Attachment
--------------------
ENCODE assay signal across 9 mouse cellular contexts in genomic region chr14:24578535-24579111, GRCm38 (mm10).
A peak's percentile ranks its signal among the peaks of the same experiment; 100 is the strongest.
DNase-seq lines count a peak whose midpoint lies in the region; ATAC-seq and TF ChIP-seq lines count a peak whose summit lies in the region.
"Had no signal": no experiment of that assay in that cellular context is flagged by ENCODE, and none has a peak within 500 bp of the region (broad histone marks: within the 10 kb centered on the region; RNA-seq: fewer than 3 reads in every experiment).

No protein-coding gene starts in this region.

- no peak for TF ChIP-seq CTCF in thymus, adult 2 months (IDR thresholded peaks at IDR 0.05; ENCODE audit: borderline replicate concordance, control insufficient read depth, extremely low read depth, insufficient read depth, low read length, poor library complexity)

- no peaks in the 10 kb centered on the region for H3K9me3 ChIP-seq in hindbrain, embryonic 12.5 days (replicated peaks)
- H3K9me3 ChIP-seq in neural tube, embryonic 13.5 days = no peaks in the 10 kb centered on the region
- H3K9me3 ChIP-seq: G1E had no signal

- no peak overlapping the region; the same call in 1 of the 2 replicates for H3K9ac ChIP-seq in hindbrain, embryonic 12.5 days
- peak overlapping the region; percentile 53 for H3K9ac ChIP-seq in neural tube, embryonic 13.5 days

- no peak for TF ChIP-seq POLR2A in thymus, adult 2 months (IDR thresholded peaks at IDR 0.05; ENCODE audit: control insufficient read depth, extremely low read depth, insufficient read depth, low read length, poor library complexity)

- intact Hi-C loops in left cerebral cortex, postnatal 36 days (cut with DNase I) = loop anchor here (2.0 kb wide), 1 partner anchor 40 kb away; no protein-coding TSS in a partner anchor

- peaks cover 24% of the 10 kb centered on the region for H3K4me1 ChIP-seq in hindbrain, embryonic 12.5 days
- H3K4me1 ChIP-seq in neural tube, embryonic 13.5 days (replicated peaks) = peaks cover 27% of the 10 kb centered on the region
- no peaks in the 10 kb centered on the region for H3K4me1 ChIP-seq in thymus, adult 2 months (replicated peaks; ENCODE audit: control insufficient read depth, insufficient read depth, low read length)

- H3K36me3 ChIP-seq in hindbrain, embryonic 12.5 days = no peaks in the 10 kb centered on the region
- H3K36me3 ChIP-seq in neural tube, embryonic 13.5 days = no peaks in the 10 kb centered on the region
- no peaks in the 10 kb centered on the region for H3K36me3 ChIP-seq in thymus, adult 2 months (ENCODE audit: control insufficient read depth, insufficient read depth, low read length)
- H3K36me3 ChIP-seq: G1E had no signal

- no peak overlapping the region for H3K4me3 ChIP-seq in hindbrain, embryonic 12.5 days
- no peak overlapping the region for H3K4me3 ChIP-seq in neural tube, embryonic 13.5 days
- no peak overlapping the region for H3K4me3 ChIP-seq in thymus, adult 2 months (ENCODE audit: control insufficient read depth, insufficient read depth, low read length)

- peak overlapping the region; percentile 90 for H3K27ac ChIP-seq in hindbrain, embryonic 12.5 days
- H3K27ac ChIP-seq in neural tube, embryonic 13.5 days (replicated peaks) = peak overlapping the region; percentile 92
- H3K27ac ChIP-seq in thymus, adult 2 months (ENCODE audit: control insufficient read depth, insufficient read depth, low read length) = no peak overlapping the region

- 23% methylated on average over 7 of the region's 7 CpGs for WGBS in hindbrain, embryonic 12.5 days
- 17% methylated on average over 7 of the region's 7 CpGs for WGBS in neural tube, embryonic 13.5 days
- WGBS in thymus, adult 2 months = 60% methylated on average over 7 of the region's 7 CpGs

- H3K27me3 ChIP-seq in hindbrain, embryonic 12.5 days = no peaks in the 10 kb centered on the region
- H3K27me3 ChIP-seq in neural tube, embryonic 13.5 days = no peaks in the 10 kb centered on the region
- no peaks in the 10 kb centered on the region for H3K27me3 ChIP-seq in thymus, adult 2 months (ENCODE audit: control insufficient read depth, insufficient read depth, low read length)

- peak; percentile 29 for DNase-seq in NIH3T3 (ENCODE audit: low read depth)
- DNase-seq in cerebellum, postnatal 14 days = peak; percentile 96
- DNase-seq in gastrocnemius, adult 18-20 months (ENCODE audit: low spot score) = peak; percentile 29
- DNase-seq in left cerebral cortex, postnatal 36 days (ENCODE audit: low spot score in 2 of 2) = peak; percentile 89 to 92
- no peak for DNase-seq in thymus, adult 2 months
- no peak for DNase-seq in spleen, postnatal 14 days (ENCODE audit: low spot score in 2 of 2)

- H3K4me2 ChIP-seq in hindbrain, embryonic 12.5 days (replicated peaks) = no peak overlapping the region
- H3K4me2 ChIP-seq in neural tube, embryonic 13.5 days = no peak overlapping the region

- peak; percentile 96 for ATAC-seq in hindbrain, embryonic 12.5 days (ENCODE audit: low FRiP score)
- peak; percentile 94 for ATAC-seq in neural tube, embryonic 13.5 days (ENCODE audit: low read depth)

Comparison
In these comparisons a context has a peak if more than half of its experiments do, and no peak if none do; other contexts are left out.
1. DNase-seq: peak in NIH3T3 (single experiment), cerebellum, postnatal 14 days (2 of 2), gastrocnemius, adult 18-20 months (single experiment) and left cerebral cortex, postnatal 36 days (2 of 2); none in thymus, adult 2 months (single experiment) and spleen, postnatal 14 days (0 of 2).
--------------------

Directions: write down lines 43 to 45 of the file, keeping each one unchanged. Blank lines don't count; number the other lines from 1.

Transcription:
Comparison
In these comparisons a context has a peak if more than half of its experiments do, and no peak if none do; other contexts are left out.
1. DNase-seq: peak in NIH3T3 (single experiment), cerebellum, postnatal 14 days (2 of 2), gastrocnemius, adult 18-20 months (single experiment) and left cerebral cortex, postnatal 36 days (2 of 2); none in thymus, adult 2 months (single experiment) and spleen, postnatal 14 days (0 of 2).